Transplant - Season 2
Season 2 of the medical drama is currently airing on CTV in Canada and will arrive in the U.S. on NBC on March 6 at 10 p.m. ET. The series was initially acquired by NBC in early 2020 as the coronavirus pandemic delayed a number of U.S. productions. The first season made its U.S. debut in fall 2020 and performed well, ranking as the #2 new drama in the fourth quarter.
Transplant - Season 2
The first season of Canadian medical drama Transplant premiered on NBC in September 2020. Bringing the show to American audiences was partially a way for the network to fill in the COVID-19 shaped gaps in their fall lineup (via Deadline). Regardless, the series proved to be a hit outside of its home country. A second season had already been commissioned by the series' original network, CTV, before it even aired in the US. After delivering solid ratings during its freshman stint on NBC, they decided to follow suit (via The Hollywood Reporter).
According to a report by Deadline, season 2 of Transplant began production in February 2021 and isn't expected to premiere in Canada until later the same year. Given that the first season had its Canadian premiere in February 2020, it appears that the series will be shifted back significantly from its original schedule. What will this mean for its eventual US start date?
Viewers who fell in love with the characters from Transplant's first season will be happy to hear that the core cast is returning for the show's second season. Per CTV's press release, Haq will once again play Dr. Hamed, alongside Laurence Leboeuf as Dr. Mags Leblanc, Ayisha Issa as Dr. June Curtis, Sirena Gulamgaus as Amira Hamed, Jim Watson as Dr. Theo Hunter, and John Hannah as Dr. Jed Bishop, among others.
It's a good thing that season 2 of Transplant is on its way, because season 1 left viewers with many lingering questions. The most immediate is how Dr. Bishop's apparent stroke will affect the staff and patients at York Memorial. The CTV press release teases that the event leaves things "destabilized" at the hospital. The press release also promises the arrival of some new staff to the emergency room, and we're sure they'll be bringing plenty of fresh drama along with them.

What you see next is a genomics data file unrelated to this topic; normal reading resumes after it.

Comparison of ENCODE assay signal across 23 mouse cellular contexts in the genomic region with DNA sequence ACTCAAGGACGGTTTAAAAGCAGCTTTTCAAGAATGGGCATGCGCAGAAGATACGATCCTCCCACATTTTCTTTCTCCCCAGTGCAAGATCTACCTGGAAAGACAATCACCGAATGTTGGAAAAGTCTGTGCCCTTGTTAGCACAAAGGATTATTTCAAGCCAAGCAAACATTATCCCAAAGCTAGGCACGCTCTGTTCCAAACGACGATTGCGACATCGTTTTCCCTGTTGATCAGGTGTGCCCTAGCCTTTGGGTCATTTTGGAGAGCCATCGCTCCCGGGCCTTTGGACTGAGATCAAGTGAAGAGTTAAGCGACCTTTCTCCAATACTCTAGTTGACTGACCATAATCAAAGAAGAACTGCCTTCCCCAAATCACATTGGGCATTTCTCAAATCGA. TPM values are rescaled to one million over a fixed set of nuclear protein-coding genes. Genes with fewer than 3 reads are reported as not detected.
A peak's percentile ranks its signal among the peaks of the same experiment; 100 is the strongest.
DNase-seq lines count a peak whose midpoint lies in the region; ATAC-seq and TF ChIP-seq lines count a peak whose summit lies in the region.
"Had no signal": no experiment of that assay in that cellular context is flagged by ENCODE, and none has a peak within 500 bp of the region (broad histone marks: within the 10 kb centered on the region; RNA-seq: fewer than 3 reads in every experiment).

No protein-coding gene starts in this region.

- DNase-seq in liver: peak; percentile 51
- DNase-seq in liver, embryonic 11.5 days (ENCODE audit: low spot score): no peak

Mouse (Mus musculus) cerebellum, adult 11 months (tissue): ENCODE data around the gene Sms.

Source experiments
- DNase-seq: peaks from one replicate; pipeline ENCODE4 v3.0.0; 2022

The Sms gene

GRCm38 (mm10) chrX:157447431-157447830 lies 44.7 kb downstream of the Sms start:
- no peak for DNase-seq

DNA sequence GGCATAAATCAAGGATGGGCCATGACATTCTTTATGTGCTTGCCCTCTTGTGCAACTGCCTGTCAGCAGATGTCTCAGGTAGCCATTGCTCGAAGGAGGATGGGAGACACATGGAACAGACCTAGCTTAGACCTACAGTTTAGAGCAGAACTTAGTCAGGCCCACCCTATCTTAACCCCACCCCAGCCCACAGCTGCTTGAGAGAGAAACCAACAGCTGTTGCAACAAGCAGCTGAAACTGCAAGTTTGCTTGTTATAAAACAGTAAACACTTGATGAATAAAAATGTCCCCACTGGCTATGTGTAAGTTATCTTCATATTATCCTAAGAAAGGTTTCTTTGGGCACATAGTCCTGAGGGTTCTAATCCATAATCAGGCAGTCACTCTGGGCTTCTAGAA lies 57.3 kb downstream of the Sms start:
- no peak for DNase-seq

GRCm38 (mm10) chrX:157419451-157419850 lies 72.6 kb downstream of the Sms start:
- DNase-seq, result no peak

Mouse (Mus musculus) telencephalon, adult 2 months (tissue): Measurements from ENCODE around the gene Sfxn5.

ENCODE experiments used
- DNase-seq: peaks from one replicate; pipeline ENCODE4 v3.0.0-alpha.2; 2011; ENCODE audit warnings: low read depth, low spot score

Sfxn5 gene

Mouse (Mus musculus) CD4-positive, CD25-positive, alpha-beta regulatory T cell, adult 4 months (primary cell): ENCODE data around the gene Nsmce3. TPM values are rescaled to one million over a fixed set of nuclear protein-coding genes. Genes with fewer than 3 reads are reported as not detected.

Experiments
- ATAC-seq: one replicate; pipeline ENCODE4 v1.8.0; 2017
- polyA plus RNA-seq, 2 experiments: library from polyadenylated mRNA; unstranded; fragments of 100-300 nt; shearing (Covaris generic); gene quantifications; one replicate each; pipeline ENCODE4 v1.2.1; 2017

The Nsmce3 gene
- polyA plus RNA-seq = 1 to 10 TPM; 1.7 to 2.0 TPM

Season 2 of Transplant will pick up where the first season left off, with Dr. Hamed (Hamza Haq) and his colleagues trying to figure out what their professional futures look like following the stroke of the chief of medicine Dr. Jed Bishop (John Hannah). Additionally, viewers can expect to see Dr. Hamed continually try to adjust to his new life yet constantly be reminded of his past in Syria.
Courtesy of the Canadian network CTV, here is a first look at the new season Transplant. Will an unexpected arrival help or hinder Dr. Hamed's continued journey at York Memorial Hospital?
Like Jimmy Carr, Steve Carell is another comedian who opted for a hair transplant. The restoration took place around 2006, during his role as Michael Scott in The Office US. Eagle-eyed fans noticed a change in his hairline throughout series 1-7, as it became fuller and neater.
The biggest change is the noticeable filling out of the thinning patch that sat at the front of his hairline during the first season of The Office US. A hair transplant can increase hair density, filling out thinner patches and halting the appearance of an ageing hairline, which is why many celebrities opt for a hair transplant.